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Cost lower for Thanksgiving dinnerCost lower for Thanksgiving dinner

The falling price of turkey and milk help bring overall price of meal down this year.

November 20, 2017

3 Min Read
PRICE BREAK: The average cost, according to an AFBF survey, of the 2017 Thanksgiving dinner is down 75 cents from a year earlier.monkey business images/thinkstock

For the second consecutive year, the overall cost of Thanksgiving dinner has declined.

According to American Farm Bureau Federation’s 32nd annual price survey of classic items served on Thanksgiving Day, the average cost of this year’s feast for 10 is $49.12, a 75-cent decrease from last year’s average of $49.87.

The big ticket item — a 16-pound turkey — came in at a total of $22.38 this year. That’s roughly $1.40 per pound, a decrease of 2 cents per pound, or a total of 36 cents per whole turkey compared to 2016, according to Michigan Farm Bureau livestock dairy specialist Ernie Birchmeier.

“The cost of the dinner is the lowest since 2013 and second-lowest since 2011,” Birchmeier says. “American consumers, hopefully, recognize and are thankful that even as family farmers continue to face economic challenges, they remain committed to providing a safe, abundant and affordable food supply for consumers at Thanksgiving and throughout the year.” 

According to the Michigan Ag Council, Michigan ranks 15th in the nation in turkey production and comprises 3% of the turkey industry by volume.  And according to Michigan Allied Poultry Industries, total annual turkey production in Michigan is 6 million birds, with an economic impact to the state totaling $100 million.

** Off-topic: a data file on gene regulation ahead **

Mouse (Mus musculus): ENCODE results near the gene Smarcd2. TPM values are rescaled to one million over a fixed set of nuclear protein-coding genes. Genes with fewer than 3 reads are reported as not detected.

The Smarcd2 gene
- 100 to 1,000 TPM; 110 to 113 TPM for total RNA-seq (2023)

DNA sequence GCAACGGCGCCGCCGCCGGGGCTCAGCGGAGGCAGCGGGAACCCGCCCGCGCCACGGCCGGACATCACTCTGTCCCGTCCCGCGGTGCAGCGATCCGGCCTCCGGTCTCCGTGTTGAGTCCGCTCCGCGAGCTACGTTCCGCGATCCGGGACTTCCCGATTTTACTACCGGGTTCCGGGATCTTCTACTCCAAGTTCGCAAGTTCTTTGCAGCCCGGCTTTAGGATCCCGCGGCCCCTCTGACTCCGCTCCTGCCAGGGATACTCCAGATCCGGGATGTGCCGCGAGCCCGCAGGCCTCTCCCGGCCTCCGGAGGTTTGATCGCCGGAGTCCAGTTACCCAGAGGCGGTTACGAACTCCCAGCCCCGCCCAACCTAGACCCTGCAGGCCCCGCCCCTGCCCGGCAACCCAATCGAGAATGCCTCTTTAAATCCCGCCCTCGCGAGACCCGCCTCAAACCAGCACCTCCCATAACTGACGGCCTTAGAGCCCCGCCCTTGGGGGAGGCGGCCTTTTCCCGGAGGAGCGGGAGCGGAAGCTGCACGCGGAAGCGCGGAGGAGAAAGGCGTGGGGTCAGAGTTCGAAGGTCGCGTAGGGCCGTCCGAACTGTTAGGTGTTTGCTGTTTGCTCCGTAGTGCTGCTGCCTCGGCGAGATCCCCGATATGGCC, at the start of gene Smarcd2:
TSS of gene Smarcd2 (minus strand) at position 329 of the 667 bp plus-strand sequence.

The shopping list for Farm Bureau’s informal survey includes turkey, bread stuffing, sweet potatoes, rolls with butter, peas, cranberries, a veggie tray, pumpkin pie with whipped cream, and coffee and milk, all in quantities sufficient to serve a family of 10 with plenty for leftovers.

Consumers continue to see lower retail turkey prices due to continued large inventory in cold storage, which is up almost double digits from last year, says John Newton, director of Market Intelligence from AFBF.

Foods showing the largest decreases this year in addition to turkey were a gallon of milk, $2.99; a dozen rolls, $2.26; two 9-inch pie shells, $2.45; a 3-pound bag of sweet potatoes, $3.52; a 1-pound bag of green peas, $1.53; and a group of miscellaneous items including coffee and ingredients necessary to prepare the meal (butter, evaporated milk, onions, eggs, sugar and flour), $2.72.

“Milk production has increased, resulting in continued low retail prices,” Birchmeier says. “In addition, grocers often use milk as a loss leader to entice consumers to shop at their stores.”

Items that increased modestly in price were a half-pint of whipping cream, $2.08; a 14-ounce package of cubed bread stuffing, $2.81; a 30-ounce can of pumpkin pie mix, $3.21; and a 12-ounce bag of fresh cranberries, $2.43.

A total of 141 volunteer shoppers checked prices at grocery stores in 39 states for this year’s survey. Farm Bureau volunteer shoppers are asked to look for the best possible prices, without taking advantage of special promotional coupons or purchase deals, such as spending $50 and receiving a free turkey.

Shoppers with an eye for bargains in all areas of the country should be able to purchase individual menu items at prices comparable to the Farm Bureau survey averages. Another option for busy families without a lot of time to cook is ready-to-eat Thanksgiving meals for up to 10 people, with all the trimmings, which are available at many supermarkets and take-out restaurants for around $50 to $75.

The AFBF Thanksgiving dinner survey was first conducted in 1986.

Source: MFB

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